The success rates of inhibition in the stop signal trials were 49.88% for the PIU group and 50.99% for the control group; the lack of group differences, t(65) = 1.13, p > 0.05, indicates that the current procedure was successful. The PIU group (M ± SD = 238 ± 37 ms) had slower SSRTs, t(65) = –3.05, p < 0.01, and higher error rates in go trials, t(65) = 2.54, p < 0.05, than the control group (M ±SD = 212 ± 32 ms). However, the groups did not significantly differ in their go trial RTs, t(65) = –0.42, p > 0.05 (Figure 2). Furthermore, the SSRTs of all participants were significantly correlated with their YDQ scores (r = 0.32, p < 0.01), as well as total BIS-11 scores (r = 0.46, p < 0.001) and its three subscales (attention: r = 0.40, p < 0.01; motor: r = 0.43, p < 0.001; non-planning: r = 0.45, p < 0.001). The YDQ scores were positively correlated with the total BIS-11 scores (r = 0.63, p < 0.001) and all three subscales (attention: r = 0.66, p < 0.001; motor: r = 0.54, p < 0.001; non-planning: r = 0.56, p < 0.001).

FIGURE 2
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FIGURE 2. Stop signal task performance group means and 95% confidence intervals for three measures: stop signal reaction time (SSRT; an index of response inhibition), reaction time in go trials (GoRT), and error rates in go trials (GoError). SSRTs and RTs were in ms (left y-axis), whereas error rates were in percentages (right y-axis). PIU individuals had significantly longer SSRTs and higher error rates than the control group, but they did not significantly differ in RTs measures.

“Mixed Gambles” Task

The acceptance rates (P) of the PIU group (M ±SD = 71.54% 19.28%) were significantly larger than that of the control group (M ±SD = 58.60%, ± 20.63%, t(65) = 2.65, p < 0.01). The control group’s ratio of loss responses to their gain responses or their risk taking with losses λ (M ±SD = 2.27 ± 1.10) was consistent with previous findings (Tom et al., 2007). That is, similar to the difference observed for gambles in which the potential gain was twice the amount of the potential loss, the control group was slower and more hesitant in deciding whether to accept the gambles. However, the risk taking with losses λ (M ±SD = 1.54 ± 0.51) of the PIU group was significantly smaller than that of the control group, t(65) = 4.02, p < 0.001 (Figure 3).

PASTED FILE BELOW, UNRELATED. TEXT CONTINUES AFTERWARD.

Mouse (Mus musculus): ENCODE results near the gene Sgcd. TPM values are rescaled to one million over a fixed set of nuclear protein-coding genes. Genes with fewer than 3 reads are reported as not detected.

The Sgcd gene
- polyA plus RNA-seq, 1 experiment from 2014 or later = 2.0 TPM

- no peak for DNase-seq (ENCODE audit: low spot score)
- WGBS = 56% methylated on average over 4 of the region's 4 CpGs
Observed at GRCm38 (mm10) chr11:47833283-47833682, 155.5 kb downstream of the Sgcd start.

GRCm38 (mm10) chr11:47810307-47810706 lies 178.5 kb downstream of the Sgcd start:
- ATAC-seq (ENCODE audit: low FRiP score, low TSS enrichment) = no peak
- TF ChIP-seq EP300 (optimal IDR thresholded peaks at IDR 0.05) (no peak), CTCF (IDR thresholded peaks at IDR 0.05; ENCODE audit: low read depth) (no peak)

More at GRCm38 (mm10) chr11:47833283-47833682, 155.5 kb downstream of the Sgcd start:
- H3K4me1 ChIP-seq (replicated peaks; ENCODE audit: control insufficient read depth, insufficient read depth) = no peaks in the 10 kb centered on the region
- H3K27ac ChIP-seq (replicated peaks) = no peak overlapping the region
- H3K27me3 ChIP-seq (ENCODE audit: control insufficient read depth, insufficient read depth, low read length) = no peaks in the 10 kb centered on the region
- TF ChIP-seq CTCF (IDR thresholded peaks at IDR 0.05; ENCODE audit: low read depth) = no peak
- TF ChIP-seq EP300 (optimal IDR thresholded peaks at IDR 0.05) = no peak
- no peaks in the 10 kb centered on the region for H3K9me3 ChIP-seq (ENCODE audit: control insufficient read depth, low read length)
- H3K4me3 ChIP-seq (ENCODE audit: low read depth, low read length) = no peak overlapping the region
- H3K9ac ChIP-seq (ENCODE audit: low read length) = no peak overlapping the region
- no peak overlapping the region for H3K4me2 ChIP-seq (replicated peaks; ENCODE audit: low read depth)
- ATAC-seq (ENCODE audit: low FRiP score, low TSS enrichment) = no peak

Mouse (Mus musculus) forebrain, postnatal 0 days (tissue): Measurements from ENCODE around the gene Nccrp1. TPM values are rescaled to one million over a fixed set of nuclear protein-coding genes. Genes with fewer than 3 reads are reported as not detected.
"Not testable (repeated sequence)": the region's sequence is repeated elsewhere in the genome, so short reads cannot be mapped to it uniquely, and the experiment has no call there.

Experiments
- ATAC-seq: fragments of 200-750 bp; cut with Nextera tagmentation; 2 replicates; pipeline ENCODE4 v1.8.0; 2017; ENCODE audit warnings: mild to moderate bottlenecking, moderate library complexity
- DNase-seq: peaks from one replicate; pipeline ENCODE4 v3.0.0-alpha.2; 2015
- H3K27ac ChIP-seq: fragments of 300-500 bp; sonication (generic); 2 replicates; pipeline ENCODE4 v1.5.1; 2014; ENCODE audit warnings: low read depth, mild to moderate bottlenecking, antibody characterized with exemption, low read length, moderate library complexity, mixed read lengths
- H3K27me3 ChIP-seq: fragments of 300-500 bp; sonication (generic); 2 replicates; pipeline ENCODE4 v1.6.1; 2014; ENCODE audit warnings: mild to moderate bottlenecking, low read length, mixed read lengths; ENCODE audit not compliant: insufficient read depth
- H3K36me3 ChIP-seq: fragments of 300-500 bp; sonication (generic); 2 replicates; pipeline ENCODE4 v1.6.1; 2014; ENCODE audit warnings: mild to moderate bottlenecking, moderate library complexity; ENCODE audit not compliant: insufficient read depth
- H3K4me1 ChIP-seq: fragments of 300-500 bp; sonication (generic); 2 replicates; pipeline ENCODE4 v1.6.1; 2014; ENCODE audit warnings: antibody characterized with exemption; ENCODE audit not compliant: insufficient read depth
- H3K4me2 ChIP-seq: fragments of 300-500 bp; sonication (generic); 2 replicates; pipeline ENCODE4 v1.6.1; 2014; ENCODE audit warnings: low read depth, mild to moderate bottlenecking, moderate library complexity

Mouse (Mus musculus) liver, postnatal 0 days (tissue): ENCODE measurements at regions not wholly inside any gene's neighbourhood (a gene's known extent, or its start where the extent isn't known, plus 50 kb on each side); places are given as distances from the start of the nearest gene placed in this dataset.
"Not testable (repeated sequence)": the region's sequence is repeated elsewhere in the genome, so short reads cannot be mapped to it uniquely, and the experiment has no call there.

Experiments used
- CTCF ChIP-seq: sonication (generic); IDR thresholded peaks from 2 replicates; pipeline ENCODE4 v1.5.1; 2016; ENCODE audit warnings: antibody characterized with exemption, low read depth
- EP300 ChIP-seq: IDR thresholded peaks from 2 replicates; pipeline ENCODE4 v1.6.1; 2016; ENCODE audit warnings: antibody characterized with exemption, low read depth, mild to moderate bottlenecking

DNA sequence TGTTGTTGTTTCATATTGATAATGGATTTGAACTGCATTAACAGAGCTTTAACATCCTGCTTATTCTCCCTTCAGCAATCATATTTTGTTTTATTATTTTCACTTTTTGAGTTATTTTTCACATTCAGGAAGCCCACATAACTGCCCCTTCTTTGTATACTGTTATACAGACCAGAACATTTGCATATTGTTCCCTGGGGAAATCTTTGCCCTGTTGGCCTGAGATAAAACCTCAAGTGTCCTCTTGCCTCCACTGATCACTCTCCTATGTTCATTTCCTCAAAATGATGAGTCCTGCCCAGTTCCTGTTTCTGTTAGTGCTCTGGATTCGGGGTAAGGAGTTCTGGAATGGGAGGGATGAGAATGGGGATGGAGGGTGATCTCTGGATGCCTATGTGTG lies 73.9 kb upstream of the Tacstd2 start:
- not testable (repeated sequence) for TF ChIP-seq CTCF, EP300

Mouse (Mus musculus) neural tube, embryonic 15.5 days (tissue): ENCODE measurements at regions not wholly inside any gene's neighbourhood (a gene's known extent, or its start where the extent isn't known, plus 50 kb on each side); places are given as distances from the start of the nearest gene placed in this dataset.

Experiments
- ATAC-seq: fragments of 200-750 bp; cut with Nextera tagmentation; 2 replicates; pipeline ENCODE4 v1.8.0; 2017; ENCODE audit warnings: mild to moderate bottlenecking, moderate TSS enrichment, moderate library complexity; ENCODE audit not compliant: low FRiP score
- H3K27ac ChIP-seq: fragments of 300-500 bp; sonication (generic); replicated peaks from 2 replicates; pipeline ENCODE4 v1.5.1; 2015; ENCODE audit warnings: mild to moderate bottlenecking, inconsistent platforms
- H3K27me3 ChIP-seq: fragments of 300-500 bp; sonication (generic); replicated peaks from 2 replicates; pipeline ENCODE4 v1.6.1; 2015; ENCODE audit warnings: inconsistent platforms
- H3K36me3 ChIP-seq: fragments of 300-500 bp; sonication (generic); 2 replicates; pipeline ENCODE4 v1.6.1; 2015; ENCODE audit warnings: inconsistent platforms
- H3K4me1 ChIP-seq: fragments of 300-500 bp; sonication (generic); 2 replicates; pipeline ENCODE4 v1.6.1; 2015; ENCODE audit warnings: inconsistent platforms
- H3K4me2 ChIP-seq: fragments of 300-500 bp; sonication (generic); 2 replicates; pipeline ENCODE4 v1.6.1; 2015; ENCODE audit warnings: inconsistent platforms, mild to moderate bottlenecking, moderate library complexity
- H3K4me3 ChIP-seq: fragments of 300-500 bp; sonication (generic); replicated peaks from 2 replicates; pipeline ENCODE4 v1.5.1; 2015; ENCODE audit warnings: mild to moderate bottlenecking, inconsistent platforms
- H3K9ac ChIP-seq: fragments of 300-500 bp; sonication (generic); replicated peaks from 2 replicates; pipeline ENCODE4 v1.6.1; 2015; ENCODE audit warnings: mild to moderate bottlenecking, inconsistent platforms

FIGURE 3
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FIGURE 3. Mixed gambles task performance at each level of gain/loss. (A) Color-coded heatmap of RTs for the PIU and control groups (red indicates slower RTs and blue indicates faster response times). (B) Color-coded heatmap of the percentage of gamble acceptance for the PIU and the control groups (red indicates a strong willingness to accept the gamble, and blue indicates a low willingness to accept the gamble). (C) PIU individuals had significantly higher acceptance rates of risky gables (P) than the control group.

In addition, for all participants, acceptance rates (P) were marginally significantly correlated with YDQ scores (r = 0.23, p = 0.059), and the risk taking with losses log (λ) was significantly correlated with YDQ scores (r = –0.33, p < 0.01), the Fun-Seeking subscale of the BAS (BAS-Fun: r = –0.32, p < 0.01), and the SSRTs (r = –0.28, p < 0.05; Figure 4).

FIGURE 4
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FIGURE 4. Correlations between the SSRT and behavioral or the ratio of win/loss in risky gables (log λ).

Discussion